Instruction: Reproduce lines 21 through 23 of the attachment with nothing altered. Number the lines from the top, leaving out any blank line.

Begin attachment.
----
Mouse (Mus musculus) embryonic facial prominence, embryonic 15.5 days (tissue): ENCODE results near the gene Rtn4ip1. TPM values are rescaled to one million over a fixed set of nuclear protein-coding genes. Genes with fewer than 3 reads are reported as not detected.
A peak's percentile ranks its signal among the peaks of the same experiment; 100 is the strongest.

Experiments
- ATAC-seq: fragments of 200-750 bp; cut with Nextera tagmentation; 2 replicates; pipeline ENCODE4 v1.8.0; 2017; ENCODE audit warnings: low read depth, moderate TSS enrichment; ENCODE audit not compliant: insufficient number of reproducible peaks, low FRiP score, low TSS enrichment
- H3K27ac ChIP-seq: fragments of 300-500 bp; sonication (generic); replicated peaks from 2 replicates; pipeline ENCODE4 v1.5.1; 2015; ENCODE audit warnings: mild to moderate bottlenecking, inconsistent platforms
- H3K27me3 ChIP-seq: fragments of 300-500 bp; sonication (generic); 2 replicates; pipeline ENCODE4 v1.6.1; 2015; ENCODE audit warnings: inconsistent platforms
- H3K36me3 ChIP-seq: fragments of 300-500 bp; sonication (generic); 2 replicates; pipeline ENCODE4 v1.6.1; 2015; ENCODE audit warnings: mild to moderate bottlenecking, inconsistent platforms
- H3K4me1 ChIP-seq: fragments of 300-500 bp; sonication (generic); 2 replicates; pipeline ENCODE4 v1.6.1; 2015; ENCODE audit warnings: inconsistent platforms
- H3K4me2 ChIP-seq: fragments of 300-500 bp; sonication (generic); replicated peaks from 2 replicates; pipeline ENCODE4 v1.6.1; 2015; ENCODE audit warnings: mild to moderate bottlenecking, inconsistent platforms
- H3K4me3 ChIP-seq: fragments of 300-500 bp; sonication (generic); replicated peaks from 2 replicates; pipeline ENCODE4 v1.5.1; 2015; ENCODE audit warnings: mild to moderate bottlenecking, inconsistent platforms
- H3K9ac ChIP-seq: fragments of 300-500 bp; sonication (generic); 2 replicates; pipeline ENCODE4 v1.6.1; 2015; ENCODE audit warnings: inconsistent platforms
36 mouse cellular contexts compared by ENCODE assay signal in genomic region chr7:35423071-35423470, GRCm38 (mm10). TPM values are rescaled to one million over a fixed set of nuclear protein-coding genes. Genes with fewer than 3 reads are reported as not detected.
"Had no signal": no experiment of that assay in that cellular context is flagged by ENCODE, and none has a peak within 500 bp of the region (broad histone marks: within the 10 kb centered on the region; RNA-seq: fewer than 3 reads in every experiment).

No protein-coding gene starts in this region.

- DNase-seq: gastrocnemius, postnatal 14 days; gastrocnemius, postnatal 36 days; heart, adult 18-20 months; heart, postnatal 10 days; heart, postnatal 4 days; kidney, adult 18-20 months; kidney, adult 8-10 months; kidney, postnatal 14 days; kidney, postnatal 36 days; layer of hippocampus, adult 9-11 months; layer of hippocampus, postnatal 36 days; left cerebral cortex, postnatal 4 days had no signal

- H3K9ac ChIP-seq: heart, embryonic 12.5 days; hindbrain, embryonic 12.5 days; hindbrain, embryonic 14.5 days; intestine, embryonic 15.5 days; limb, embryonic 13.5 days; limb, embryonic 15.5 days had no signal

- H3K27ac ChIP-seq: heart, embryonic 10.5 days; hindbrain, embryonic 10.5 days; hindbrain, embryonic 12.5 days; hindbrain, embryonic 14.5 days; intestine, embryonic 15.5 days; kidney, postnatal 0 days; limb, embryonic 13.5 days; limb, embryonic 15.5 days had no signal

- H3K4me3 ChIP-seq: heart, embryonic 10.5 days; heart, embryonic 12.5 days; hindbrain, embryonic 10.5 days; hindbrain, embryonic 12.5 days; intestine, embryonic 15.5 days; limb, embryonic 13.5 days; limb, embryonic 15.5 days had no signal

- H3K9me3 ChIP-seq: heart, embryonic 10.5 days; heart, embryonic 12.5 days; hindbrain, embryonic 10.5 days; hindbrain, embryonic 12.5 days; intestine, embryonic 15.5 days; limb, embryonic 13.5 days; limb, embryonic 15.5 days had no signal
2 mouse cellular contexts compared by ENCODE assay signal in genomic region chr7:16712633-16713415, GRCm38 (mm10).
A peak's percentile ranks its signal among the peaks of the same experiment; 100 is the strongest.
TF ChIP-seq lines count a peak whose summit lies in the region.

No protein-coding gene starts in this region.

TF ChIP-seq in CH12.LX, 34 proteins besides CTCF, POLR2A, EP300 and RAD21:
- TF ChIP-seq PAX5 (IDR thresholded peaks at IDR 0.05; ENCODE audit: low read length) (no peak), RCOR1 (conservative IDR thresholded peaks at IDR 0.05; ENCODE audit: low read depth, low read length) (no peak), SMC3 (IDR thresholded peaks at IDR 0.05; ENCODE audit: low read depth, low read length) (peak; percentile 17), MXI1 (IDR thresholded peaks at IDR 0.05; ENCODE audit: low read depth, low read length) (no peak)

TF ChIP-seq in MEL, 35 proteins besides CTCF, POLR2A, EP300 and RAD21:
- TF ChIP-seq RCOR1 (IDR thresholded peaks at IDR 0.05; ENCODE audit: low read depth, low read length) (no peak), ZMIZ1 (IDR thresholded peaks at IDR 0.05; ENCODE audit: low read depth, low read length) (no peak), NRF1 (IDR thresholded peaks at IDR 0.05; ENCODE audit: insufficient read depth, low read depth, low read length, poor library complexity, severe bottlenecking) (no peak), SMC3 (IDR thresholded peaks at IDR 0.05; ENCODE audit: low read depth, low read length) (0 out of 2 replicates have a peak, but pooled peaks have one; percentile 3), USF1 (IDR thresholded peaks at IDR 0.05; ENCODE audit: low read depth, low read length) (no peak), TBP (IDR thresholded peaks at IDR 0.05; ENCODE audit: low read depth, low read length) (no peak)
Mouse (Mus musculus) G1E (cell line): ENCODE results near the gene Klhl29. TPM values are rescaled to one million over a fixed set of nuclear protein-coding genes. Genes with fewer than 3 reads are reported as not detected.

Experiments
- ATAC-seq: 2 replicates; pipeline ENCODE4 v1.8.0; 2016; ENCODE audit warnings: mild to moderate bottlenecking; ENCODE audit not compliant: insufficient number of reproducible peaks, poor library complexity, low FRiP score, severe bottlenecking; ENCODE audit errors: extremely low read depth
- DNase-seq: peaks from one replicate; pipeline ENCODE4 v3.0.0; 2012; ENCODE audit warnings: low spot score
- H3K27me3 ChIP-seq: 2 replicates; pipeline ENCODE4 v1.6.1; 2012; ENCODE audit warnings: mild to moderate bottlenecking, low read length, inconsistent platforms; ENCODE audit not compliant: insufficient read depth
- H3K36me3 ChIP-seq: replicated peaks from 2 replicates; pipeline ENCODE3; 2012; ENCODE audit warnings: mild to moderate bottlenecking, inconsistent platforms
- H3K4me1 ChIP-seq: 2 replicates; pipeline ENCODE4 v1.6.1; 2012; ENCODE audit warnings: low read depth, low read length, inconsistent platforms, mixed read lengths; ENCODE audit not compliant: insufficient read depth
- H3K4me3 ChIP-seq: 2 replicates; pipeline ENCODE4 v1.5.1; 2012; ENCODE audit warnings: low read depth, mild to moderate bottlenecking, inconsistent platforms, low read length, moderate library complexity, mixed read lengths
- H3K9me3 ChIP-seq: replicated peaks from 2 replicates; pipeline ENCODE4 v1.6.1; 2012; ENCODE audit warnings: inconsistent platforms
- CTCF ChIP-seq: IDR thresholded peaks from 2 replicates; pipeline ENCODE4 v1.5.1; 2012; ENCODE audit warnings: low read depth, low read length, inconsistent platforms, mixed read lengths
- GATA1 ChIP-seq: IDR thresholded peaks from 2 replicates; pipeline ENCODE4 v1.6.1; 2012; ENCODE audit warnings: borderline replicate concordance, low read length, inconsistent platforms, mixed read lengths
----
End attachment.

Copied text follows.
A peak's percentile ranks its signal among the peaks of the same experiment; 100 is the strongest.
TF ChIP-seq lines count a peak whose summit lies in the region.

No protein-coding gene starts in this region.